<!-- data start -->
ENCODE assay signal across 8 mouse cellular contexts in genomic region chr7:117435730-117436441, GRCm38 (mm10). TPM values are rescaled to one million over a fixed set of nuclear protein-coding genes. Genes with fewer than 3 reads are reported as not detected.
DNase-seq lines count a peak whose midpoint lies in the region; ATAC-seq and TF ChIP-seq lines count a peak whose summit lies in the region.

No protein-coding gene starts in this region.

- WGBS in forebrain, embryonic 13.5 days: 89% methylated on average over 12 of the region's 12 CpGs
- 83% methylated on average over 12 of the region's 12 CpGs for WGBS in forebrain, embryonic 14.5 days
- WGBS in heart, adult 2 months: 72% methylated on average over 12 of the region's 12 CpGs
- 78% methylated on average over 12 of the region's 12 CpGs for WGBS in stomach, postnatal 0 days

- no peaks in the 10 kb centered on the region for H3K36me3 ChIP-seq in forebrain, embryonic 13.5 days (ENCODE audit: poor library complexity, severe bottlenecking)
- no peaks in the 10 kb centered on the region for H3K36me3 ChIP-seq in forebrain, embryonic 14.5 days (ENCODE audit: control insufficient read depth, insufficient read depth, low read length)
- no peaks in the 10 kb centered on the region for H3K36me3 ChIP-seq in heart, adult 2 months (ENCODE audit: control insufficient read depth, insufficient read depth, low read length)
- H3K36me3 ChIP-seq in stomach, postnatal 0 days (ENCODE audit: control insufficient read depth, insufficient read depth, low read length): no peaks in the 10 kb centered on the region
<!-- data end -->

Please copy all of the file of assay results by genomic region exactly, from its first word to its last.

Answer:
ENCODE assay signal across 8 mouse cellular contexts in genomic region chr7:117435730-117436441, GRCm38 (mm10). TPM values are rescaled to one million over a fixed set of nuclear protein-coding genes. Genes with fewer than 3 reads are reported as not detected.
DNase-seq lines count a peak whose midpoint lies in the region; ATAC-seq and TF ChIP-seq lines count a peak whose summit lies in the region.

No protein-coding gene starts in this region.

- WGBS in forebrain, embryonic 13.5 days: 89% methylated on average over 12 of the region's 12 CpGs
- 83% methylated on average over 12 of the region's 12 CpGs for WGBS in forebrain, embryonic 14.5 days
- WGBS in heart, adult 2 months: 72% methylated on average over 12 of the region's 12 CpGs
- 78% methylated on average over 12 of the region's 12 CpGs for WGBS in stomach, postnatal 0 days

- no peaks in the 10 kb centered on the region for H3K36me3 ChIP-seq in forebrain, embryonic 13.5 days (ENCODE audit: poor library complexity, severe bottlenecking)
- no peaks in the 10 kb centered on the region for H3K36me3 ChIP-seq in forebrain, embryonic 14.5 days (ENCODE audit: control insufficient read depth, insufficient read depth, low read length)
- no peaks in the 10 kb centered on the region for H3K36me3 ChIP-seq in heart, adult 2 months (ENCODE audit: control insufficient read depth, insufficient read depth, low read length)
- H3K36me3 ChIP-seq in stomach, postnatal 0 days (ENCODE audit: control insufficient read depth, insufficient read depth, low read length): no peaks in the 10 kb centered on the region